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The Cola Trick to Getting Bricks to Look Their Best + More Ways to Clean a Brick Fireplace

The biggest mistake most folks make according to home pro? Allowing the bricks to get too wet

Who doesn’t love a warm, cozy fire? But the maintenance and clean-up that goes with hit? Not so much. And while chimney cleaning needs to be contracted out to certified professional (more on that below), keeping your fireplace clean and free of potentially debris is surprisingly easy. We tapped pros to get you the best tips for cleaning a brick fireplace and having your chimney cleaned.

How to clean a brick fireplace: Smart prep tips

In addition to getting your chimney inspected, “Before the first burn of the season, make sure your chimney cap is firmly attached and working properly,” recommends Courtney Klosterman, a Home Insights Expert with Hippo Insurance. “The cap should be screened so birds can’t nest, and rodents can’t get into your chimney.” You can eyeball it or, better, ask your chimney cleaning team to take a look. She also notes that you should check your fireplace damper to make sure nothing is preventing it from opening or closing. For this, simply eyeball it as you open and close it.

Klosterman also advises prepping before cleaning your fireplace. “Lay a plastic tarp or old sheet around the outside of the fireplace to protect the surrounding floor or carpet This will also make clean up much easier. It’s also smart to wear gloves, a dust mask and protective goggles when cleaning up potentially harmful materials.”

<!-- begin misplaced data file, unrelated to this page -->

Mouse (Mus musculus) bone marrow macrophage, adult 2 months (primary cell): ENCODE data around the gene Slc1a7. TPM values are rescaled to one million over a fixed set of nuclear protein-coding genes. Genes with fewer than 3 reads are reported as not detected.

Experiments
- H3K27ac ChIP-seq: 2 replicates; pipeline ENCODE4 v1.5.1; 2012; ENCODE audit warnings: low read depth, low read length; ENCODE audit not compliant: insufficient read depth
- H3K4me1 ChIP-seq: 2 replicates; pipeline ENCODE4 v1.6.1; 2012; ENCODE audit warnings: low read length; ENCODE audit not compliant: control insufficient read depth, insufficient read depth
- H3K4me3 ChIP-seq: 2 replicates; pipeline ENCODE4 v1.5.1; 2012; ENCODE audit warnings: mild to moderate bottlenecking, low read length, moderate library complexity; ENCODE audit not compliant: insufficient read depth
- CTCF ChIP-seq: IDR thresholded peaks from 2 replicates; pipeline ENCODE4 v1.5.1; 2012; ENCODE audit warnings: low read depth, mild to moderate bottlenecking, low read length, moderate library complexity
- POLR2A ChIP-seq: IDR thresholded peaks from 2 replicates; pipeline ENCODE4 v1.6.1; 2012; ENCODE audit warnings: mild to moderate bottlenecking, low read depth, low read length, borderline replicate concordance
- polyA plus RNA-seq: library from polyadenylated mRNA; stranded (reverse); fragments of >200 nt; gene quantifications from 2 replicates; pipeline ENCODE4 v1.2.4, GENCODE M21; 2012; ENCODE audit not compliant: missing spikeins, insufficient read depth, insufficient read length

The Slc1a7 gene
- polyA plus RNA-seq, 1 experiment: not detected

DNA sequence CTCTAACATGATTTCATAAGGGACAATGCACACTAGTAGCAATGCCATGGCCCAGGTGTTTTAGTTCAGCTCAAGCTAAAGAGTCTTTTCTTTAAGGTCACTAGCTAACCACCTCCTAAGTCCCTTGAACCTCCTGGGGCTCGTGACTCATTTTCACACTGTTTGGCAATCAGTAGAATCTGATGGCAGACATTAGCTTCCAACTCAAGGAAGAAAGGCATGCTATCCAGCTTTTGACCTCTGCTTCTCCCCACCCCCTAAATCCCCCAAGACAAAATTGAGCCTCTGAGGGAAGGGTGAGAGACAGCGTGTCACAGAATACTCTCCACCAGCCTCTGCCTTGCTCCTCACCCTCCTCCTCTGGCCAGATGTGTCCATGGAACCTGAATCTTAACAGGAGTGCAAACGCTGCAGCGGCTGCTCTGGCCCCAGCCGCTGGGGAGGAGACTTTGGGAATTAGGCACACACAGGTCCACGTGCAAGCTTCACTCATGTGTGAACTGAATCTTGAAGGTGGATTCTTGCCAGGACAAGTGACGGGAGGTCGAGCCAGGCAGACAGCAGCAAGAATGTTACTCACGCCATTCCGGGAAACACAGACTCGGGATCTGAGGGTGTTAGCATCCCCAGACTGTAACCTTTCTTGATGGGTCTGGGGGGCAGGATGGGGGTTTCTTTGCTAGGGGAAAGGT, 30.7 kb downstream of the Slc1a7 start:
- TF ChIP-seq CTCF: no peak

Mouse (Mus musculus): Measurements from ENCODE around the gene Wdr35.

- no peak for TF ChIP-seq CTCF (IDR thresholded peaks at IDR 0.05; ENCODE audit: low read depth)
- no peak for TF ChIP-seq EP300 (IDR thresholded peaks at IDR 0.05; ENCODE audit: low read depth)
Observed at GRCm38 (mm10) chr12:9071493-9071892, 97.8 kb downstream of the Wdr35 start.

Klosterman offers a surprising way to minimize the dust that’s stirred up: “If you have any coffee grounds you can spread those out among the ashes to avoid breathing in airborne ash and dust.” (Find more brilliant uses for leftover coffee grounds.)

How to clean brick fireplace: Cleaning the bricks

Cleaning the actual bricks in your brick fireplace is essential for both aesthetic and safety purposes, and, unlike chimney cleaning, it’s actually surprisingly easy to do on your own — if you know a few tips.

John Mazzuca, a builder and home improvement pro with Gambrick in New Jersey, has 15 years of experience doing masonry and brick work — so he really knows how to get bricks looking their best. Here’s his step-by-step process for cleaning a brick fireplace:

  1. Start by dry cleaning the fireplace. Use a brush to scrub off loose dirt and ash. Vacuum the debris.
  2. Mix equal parts white vinegar and water in a spray bottle. Spray the solution onto the bricks and let it sit for a few minutes before scrubbing with a brush. This mixture helps to dissolve light soot and stains.
  3. For tougher stains, make a paste with baking soda and water. Apply the paste to the stain, let it sit for 5 to 10 minutes, and then scrub vigorously. Use a soft bristle brush if the bricks are brittle; otherwise, use a medium to stiff brush.
  4. Use a clean cloth or sponge and plain water to wipe away the cleaning residue. Make sure no cleaning agent remains on the bricks when you’re done.

Mazzuca notes that it’s important to avoid using bleach or any other harsh chemicals to clean brick, as they can cause discoloration. Soaking the bricks is also a no-no. “Bricks absorb moisture like a sponge,” he says, and getting them soaked can lead to damage. He advises against using abrasive cleaning tools like wire brushes. “Use a softer nylon brush instead,” he recommends.